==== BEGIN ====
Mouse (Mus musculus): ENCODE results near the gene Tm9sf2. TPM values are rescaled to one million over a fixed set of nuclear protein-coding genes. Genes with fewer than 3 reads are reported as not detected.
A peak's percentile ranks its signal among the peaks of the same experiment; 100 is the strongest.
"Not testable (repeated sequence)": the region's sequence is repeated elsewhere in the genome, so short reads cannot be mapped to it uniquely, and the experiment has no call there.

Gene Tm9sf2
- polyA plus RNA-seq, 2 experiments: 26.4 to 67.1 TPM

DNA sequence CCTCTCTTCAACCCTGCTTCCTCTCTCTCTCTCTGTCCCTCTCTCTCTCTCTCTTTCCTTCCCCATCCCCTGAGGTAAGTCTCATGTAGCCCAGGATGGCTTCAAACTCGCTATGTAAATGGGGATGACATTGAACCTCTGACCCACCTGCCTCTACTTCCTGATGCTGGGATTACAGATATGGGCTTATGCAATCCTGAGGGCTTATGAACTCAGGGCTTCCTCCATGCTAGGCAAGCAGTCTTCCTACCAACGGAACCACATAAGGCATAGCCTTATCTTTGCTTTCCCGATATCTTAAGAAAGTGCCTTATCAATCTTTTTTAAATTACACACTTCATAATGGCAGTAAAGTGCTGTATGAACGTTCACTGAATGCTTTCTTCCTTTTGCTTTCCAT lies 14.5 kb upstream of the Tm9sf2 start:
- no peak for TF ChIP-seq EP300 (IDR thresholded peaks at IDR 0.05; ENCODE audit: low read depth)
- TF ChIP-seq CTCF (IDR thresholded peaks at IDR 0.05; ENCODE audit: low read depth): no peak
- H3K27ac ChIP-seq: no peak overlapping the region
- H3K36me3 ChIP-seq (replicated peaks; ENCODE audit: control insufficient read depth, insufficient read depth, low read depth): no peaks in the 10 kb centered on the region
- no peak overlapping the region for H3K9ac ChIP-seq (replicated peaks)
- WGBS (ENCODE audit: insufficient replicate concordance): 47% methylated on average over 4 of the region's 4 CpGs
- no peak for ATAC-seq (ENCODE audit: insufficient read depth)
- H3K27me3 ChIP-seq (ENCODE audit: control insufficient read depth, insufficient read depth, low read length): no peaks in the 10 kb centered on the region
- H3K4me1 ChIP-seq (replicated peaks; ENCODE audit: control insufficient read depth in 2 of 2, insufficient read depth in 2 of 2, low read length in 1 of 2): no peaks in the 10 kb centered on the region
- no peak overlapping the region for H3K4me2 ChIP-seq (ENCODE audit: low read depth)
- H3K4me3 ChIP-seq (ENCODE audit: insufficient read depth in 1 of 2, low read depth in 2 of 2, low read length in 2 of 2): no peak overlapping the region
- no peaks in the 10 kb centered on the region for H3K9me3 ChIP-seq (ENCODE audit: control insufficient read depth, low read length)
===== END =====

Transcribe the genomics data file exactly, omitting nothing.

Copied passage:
Mouse (Mus musculus): ENCODE results near the gene Tm9sf2. TPM values are rescaled to one million over a fixed set of nuclear protein-coding genes. Genes with fewer than 3 reads are reported as not detected.
A peak's percentile ranks its signal among the peaks of the same experiment; 100 is the strongest.
"Not testable (repeated sequence)": the region's sequence is repeated elsewhere in the genome, so short reads cannot be mapped to it uniquely, and the experiment has no call there.

Gene Tm9sf2
- polyA plus RNA-seq, 2 experiments: 26.4 to 67.1 TPM

DNA sequence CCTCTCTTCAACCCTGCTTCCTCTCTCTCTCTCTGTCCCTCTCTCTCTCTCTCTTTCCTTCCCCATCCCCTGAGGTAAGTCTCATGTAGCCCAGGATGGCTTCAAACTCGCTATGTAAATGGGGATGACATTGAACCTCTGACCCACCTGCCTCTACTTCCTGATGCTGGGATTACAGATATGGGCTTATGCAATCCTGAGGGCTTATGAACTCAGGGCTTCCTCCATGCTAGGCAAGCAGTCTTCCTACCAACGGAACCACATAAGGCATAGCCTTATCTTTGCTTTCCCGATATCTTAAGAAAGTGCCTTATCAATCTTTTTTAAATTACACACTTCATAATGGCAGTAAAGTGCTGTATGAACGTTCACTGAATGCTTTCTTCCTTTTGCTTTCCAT lies 14.5 kb upstream of the Tm9sf2 start:
- no peak for TF ChIP-seq EP300 (IDR thresholded peaks at IDR 0.05; ENCODE audit: low read depth)
- TF ChIP-seq CTCF (IDR thresholded peaks at IDR 0.05; ENCODE audit: low read depth): no peak
- H3K27ac ChIP-seq: no peak overlapping the region
- H3K36me3 ChIP-seq (replicated peaks; ENCODE audit: control insufficient read depth, insufficient read depth, low read depth): no peaks in the 10 kb centered on the region
- no peak overlapping the region for H3K9ac ChIP-seq (replicated peaks)
- WGBS (ENCODE audit: insufficient replicate concordance): 47% methylated on average over 4 of the region's 4 CpGs
- no peak for ATAC-seq (ENCODE audit: insufficient read depth)
- H3K27me3 ChIP-seq (ENCODE audit: control insufficient read depth, insufficient read depth, low read length): no peaks in the 10 kb centered on the region
- H3K4me1 ChIP-seq (replicated peaks; ENCODE audit: control insufficient read depth in 2 of 2, insufficient read depth in 2 of 2, low read length in 1 of 2): no peaks in the 10 kb centered on the region
- no peak overlapping the region for H3K4me2 ChIP-seq (ENCODE audit: low read depth)
- H3K4me3 ChIP-seq (ENCODE audit: insufficient read depth in 1 of 2, low read depth in 2 of 2, low read length in 2 of 2): no peak overlapping the region
- no peaks in the 10 kb centered on the region for H3K9me3 ChIP-seq (ENCODE audit: control insufficient read depth, low read length)